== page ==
Lasik Eye Surgery Expert in Perumbakkam

Your Trusted Partner in Lasik Eye Surgery

LASIK eye surgery is a procedure utilized by healthcare providers to correct refractive errors, such as nearsightedness, farsightedness, and astigmatism, by reshaping the cornea. This innovative surgery aims to enhance visual clarity and reduce dependence on corrective eyewear, providing patients with improved vision and quality of life. Our commitment lies in delivering comprehensive care and support throughout the LASIK surgery journey, ensuring optimal outcomes and lasting visual acuity for our patients.

Understanding Lasik Eye Surgery

What is Lasik Eye Surgery?

LASIK, which stands for Laser-Assisted In Situ Keratomileusis, is a popular surgical procedure used to correct refractive errors in the eye, such as nearsightedness (myopia), farsightedness (hyperopia), and astigmatism. During LASIK surgery, a laser is used to reshape the cornea, the clear front surface of the eye, to improve how light rays are focused onto the retina at the back of the eye.

The procedure involves creating a thin flap in the cornea, either with a microkeratome blade or a femtosecond laser. This flap is then lifted to expose the underlying corneal tissue, which is reshaped using an excimer laser. The excimer laser precisely removes tiny amounts of corneal tissue to reshape the curvature of the cornea, correcting the refractive error.

After the cornea is reshaped, the flap is carefully repositioned, where it naturally adheres without the need for stitches. The entire LASIK procedure typically takes only a few minutes per eye and is performed on an outpatient basis.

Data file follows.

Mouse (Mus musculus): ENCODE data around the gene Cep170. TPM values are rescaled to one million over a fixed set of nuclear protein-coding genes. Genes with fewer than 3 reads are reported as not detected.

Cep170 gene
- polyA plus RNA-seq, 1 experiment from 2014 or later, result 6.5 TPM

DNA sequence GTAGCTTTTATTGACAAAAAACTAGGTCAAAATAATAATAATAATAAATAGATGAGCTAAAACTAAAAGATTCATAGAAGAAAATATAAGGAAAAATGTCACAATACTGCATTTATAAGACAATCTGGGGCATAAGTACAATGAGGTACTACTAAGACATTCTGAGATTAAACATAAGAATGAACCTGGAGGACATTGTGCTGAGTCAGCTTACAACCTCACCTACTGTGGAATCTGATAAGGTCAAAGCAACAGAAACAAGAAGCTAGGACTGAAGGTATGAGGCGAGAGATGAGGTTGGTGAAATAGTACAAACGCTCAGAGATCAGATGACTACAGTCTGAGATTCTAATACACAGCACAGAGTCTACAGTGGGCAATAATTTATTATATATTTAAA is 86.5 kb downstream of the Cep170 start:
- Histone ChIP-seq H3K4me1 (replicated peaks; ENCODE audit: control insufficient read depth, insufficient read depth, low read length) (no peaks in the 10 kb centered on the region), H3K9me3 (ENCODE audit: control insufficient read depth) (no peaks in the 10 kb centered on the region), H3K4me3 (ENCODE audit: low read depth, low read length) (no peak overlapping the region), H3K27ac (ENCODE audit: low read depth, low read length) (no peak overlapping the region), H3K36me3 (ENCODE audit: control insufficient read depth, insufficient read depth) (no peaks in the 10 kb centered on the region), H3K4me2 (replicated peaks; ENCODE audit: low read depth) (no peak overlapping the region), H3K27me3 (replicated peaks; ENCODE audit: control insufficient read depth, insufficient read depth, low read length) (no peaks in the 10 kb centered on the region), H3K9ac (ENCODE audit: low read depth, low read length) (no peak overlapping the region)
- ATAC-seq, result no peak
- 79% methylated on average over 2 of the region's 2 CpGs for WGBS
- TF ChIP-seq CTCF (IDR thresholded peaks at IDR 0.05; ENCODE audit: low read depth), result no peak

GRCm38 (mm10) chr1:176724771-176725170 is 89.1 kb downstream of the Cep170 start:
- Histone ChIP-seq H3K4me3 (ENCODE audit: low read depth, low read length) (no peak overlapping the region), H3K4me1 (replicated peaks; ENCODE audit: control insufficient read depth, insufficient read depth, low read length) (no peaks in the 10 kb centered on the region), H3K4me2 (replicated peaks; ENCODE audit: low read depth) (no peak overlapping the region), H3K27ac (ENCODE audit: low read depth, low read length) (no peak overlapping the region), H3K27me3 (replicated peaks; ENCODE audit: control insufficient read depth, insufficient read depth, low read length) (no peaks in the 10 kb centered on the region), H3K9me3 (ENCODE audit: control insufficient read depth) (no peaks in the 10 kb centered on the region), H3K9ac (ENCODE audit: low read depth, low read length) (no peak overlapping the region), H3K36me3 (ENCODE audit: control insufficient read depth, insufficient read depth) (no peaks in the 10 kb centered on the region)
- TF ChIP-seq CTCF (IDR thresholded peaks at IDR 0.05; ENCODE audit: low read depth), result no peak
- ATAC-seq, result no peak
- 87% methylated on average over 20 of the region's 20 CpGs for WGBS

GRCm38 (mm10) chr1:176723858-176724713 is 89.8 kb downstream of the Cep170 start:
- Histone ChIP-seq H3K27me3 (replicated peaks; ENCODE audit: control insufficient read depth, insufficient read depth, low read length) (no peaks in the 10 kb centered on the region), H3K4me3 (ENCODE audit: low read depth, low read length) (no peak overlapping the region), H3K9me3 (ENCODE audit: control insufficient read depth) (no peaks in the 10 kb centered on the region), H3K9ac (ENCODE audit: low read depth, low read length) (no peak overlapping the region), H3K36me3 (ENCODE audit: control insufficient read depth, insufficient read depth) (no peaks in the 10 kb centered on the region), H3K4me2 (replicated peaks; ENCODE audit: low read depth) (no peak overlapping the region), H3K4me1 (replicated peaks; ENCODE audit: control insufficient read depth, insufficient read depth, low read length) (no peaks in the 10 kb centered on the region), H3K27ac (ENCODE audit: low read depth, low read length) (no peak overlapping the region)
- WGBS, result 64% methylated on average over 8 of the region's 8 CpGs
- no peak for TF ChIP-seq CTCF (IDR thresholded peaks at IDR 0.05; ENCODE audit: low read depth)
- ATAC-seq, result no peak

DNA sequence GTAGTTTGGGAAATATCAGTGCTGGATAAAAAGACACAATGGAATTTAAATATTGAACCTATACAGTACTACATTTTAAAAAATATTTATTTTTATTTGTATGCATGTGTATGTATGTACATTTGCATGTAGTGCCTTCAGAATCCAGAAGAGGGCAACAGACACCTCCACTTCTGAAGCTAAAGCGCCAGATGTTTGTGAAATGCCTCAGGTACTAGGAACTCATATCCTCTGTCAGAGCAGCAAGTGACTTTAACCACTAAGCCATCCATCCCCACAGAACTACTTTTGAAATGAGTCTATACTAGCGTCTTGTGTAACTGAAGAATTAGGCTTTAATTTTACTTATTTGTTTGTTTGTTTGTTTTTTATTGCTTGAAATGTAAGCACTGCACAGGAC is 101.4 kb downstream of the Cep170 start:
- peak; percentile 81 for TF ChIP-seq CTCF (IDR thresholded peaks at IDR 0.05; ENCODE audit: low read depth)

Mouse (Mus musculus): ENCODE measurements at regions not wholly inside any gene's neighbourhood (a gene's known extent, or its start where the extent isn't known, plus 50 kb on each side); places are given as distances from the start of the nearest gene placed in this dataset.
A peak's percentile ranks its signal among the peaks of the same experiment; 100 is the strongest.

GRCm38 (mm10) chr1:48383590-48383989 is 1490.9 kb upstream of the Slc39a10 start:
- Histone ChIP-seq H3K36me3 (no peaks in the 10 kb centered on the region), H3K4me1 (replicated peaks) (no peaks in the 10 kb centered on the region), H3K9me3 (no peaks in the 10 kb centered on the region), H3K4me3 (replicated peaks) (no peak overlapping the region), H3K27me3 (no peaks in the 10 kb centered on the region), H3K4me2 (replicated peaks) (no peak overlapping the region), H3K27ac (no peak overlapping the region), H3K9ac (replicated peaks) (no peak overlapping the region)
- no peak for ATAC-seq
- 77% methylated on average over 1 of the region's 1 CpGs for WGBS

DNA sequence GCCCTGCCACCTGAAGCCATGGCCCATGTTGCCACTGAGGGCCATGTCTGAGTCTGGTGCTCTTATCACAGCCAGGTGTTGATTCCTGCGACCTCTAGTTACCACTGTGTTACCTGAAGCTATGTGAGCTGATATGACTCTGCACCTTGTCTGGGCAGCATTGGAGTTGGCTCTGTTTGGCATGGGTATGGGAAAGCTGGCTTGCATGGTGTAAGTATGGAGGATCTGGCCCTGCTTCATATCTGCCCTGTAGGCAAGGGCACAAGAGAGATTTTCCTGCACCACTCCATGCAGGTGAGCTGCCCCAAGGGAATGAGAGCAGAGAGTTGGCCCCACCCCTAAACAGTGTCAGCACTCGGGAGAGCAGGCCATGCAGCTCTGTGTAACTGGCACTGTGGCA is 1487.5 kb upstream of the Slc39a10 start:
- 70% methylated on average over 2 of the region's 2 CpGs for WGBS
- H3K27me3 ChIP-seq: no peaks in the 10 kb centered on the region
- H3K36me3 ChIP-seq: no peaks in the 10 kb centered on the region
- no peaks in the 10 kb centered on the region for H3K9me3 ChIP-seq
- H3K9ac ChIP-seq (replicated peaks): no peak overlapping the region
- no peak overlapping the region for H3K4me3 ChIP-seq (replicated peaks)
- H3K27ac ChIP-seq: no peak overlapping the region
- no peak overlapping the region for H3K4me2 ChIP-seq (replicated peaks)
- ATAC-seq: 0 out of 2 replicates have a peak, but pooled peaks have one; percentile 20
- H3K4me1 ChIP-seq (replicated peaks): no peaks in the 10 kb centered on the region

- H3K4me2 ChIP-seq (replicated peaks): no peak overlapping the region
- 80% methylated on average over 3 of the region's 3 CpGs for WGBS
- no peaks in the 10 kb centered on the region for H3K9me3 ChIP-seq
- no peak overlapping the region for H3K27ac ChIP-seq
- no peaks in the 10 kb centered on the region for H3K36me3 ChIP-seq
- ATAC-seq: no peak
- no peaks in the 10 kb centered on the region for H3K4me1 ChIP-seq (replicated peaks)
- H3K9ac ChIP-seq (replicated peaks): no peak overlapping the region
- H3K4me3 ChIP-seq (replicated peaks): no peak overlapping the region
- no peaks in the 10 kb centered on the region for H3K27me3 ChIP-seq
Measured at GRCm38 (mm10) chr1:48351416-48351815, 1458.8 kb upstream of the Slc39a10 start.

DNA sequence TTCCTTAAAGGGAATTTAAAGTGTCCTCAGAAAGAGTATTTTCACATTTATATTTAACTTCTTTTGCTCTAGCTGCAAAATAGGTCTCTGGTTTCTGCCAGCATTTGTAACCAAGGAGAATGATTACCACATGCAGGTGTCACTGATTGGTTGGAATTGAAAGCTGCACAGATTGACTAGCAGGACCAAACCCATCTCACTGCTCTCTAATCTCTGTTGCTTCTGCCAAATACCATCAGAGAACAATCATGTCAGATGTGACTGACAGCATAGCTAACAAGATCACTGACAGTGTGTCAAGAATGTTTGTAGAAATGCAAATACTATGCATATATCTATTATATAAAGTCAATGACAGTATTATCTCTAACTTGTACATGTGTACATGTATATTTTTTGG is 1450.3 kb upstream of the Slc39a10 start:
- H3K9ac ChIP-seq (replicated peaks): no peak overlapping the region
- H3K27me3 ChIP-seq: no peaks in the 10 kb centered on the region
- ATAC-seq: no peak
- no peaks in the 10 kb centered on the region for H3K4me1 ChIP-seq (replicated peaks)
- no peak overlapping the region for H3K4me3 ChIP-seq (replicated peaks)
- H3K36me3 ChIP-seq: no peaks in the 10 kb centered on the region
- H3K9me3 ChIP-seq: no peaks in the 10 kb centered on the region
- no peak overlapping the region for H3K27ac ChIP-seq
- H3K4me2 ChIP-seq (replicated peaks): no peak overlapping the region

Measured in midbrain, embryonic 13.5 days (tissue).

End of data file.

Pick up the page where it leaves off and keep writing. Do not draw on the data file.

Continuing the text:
What are Lasik Eye Surgery Types?

LASIK eye surgery typically refers to the basic procedure, but there are variations and alternative techniques that may be used depending on the patient’s specific needs and the surgeon’s preferences. Some of the variations and types of LASIK surgery include:

Traditional LASIKThis is the standard LASIK procedure where a microkeratome or a femtosecond laser is used to create a thin flap in the cornea before reshaping it with an excimer laser.

Bladeless LASIKAlso known as “All-Laser LASIK” or “IntraLASIK,” this technique uses a femtosecond laser to create the corneal flap instead of a microkeratome blade. Bladeless LASIK may offer increased precision and potentially reduce the risk of flap complications.

Wavefront-guided LASIK: Wavefront technology creates a detailed map of the eye’s unique optical system, allowing for customized treatment that addresses higher-order aberrations in addition to basic refractive errors. This can result in sharper vision and better contrast sensitivity, especially in low-light conditions.

Topography-guided LASIK: Similar to wavefront-guided LASIK, this technique uses corneal topography measurements to create a customized treatment plan tailored to the specific irregularities of the cornea. It is particularly beneficial for patients with corneal irregularities such as keratoconus or post-surgical complications.

PRK (Photorefractive Keratectomy): While not technically LASIK, PRK is a surface ablation procedure that also uses an excimer laser to reshape the cornea. Instead of creating a flap, the outer layer of the cornea (epithelium) is removed before laser treatment. PRK may be recommended for patients with thin corneas or other factors that make flap creation risky.

LASEK (Laser Epithelial Keratomileusis): LASEK is a variation of PRK where the epithelium is loosened with alcohol solution before being lifted and replaced after laser treatment. This may be preferred for patients with thin corneas or those at higher risk of flap complications.

What happens before this procedure?

  1. Eye Examination: Patients undergo a comprehensive eye exam to assess eye health and determine if they’re suitable for LASIK.

  2. Expectations and Risks: The procedure, potential outcomes, and risks are discussed to set realistic expectations.